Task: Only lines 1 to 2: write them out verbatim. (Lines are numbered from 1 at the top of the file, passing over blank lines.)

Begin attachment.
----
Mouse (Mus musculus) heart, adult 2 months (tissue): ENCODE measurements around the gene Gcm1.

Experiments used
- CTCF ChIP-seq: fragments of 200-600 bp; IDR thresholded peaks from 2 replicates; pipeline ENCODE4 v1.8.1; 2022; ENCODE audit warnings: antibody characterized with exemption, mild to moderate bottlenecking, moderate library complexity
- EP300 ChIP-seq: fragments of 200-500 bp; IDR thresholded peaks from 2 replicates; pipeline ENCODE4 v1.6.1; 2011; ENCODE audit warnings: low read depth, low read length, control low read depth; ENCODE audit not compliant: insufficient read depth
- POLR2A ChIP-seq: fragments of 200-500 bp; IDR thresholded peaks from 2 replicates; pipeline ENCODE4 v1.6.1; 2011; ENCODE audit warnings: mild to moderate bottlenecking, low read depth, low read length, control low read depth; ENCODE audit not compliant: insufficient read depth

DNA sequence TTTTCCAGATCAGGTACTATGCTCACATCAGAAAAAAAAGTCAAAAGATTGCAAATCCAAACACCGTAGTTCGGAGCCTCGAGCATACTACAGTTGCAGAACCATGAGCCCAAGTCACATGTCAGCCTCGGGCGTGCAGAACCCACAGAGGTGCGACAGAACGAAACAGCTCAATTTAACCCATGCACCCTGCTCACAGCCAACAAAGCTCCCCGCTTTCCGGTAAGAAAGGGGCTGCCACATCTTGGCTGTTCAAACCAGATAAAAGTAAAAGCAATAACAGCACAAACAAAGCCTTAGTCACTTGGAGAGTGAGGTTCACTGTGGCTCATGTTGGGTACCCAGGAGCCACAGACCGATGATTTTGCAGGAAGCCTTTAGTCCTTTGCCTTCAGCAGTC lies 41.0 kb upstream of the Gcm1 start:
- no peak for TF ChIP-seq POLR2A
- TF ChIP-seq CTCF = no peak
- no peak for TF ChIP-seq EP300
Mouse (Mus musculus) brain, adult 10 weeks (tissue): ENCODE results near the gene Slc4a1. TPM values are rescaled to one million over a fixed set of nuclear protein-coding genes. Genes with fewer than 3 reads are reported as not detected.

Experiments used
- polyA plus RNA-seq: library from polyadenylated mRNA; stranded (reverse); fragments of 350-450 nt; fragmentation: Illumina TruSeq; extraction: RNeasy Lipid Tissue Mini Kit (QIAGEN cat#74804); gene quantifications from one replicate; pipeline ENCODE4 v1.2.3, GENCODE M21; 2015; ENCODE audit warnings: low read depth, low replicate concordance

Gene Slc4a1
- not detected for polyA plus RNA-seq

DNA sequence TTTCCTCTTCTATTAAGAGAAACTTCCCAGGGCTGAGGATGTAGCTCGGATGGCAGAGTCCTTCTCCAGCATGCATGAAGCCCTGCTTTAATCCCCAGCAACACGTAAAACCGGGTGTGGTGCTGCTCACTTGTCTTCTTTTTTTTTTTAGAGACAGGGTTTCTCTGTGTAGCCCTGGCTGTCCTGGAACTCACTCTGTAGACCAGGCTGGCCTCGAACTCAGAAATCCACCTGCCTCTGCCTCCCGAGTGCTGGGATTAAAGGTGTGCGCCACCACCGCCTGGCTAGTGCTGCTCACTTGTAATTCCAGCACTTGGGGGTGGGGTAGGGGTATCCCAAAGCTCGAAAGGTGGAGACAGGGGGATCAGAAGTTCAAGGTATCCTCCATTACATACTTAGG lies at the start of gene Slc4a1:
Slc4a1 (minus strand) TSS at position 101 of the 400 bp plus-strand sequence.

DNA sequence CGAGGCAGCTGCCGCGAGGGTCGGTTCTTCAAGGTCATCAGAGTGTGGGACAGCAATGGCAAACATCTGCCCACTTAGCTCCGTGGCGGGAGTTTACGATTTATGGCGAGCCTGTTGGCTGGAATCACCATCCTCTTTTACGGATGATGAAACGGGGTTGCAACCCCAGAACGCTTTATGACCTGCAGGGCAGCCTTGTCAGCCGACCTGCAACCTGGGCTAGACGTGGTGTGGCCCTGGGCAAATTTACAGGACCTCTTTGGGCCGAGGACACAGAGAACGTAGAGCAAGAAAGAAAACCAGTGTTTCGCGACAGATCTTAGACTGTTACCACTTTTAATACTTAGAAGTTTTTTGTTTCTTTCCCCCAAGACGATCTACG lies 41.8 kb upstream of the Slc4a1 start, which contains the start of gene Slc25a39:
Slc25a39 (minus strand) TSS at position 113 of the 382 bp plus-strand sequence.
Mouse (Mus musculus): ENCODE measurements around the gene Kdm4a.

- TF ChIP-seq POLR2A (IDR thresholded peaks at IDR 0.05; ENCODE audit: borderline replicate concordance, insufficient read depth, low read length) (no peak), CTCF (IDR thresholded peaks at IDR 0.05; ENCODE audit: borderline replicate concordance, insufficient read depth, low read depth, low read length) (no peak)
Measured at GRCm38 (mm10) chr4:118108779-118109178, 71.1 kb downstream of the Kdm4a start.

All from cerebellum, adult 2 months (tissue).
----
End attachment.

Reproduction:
Mouse (Mus musculus) heart, adult 2 months (tissue): ENCODE measurements around the gene Gcm1.

Experiments used